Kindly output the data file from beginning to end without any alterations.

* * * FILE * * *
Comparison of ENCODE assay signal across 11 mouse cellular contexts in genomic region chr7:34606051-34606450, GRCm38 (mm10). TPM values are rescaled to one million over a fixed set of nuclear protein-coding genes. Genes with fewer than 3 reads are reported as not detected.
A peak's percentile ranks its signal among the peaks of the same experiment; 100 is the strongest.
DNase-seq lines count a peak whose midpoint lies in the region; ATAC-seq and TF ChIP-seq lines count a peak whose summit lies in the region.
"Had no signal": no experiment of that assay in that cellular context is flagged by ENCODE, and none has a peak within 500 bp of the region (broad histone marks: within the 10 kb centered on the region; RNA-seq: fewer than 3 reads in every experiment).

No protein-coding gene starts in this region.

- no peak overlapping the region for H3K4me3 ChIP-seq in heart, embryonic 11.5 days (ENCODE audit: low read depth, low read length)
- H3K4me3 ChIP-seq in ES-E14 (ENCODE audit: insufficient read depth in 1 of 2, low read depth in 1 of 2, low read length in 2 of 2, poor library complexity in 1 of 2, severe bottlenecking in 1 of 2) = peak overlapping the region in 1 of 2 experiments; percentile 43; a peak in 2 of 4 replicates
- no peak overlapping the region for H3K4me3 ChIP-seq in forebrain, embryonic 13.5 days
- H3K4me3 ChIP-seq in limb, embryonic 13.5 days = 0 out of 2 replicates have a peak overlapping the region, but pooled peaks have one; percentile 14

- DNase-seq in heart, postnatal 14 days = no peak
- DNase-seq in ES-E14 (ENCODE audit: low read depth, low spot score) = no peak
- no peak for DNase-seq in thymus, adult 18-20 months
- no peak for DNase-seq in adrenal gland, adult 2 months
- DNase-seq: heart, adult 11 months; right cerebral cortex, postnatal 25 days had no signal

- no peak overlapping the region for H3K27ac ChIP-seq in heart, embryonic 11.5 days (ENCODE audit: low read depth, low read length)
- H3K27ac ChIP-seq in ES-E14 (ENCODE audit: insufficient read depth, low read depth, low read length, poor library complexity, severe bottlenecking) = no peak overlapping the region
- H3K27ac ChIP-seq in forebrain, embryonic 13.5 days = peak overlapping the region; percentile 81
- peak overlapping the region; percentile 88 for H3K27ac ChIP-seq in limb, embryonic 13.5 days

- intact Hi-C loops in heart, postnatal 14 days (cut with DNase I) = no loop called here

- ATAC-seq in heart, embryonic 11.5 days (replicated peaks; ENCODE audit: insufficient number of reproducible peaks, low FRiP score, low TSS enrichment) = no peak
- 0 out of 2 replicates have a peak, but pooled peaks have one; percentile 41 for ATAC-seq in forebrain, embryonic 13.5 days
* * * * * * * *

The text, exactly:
Comparison of ENCODE assay signal across 11 mouse cellular contexts in genomic region chr7:34606051-34606450, GRCm38 (mm10). TPM values are rescaled to one million over a fixed set of nuclear protein-coding genes. Genes with fewer than 3 reads are reported as not detected.
A peak's percentile ranks its signal among the peaks of the same experiment; 100 is the strongest.
DNase-seq lines count a peak whose midpoint lies in the region; ATAC-seq and TF ChIP-seq lines count a peak whose summit lies in the region.
"Had no signal": no experiment of that assay in that cellular context is flagged by ENCODE, and none has a peak within 500 bp of the region (broad histone marks: within the 10 kb centered on the region; RNA-seq: fewer than 3 reads in every experiment).

No protein-coding gene starts in this region.

- no peak overlapping the region for H3K4me3 ChIP-seq in heart, embryonic 11.5 days (ENCODE audit: low read depth, low read length)
- H3K4me3 ChIP-seq in ES-E14 (ENCODE audit: insufficient read depth in 1 of 2, low read depth in 1 of 2, low read length in 2 of 2, poor library complexity in 1 of 2, severe bottlenecking in 1 of 2) = peak overlapping the region in 1 of 2 experiments; percentile 43; a peak in 2 of 4 replicates
- no peak overlapping the region for H3K4me3 ChIP-seq in forebrain, embryonic 13.5 days
- H3K4me3 ChIP-seq in limb, embryonic 13.5 days = 0 out of 2 replicates have a peak overlapping the region, but pooled peaks have one; percentile 14

- DNase-seq in heart, postnatal 14 days = no peak
- DNase-seq in ES-E14 (ENCODE audit: low read depth, low spot score) = no peak
- no peak for DNase-seq in thymus, adult 18-20 months
- no peak for DNase-seq in adrenal gland, adult 2 months
- DNase-seq: heart, adult 11 months; right cerebral cortex, postnatal 25 days had no signal

- no peak overlapping the region for H3K27ac ChIP-seq in heart, embryonic 11.5 days (ENCODE audit: low read depth, low read length)
- H3K27ac ChIP-seq in ES-E14 (ENCODE audit: insufficient read depth, low read depth, low read length, poor library complexity, severe bottlenecking) = no peak overlapping the region
- H3K27ac ChIP-seq in forebrain, embryonic 13.5 days = peak overlapping the region; percentile 81
- peak overlapping the region; percentile 88 for H3K27ac ChIP-seq in limb, embryonic 13.5 days

- intact Hi-C loops in heart, postnatal 14 days (cut with DNase I) = no loop called here

- ATAC-seq in heart, embryonic 11.5 days (replicated peaks; ENCODE audit: insufficient number of reproducible peaks, low FRiP score, low TSS enrichment) = no peak
- 0 out of 2 replicates have a peak, but pooled peaks have one; percentile 41 for ATAC-seq in forebrain, embryonic 13.5 days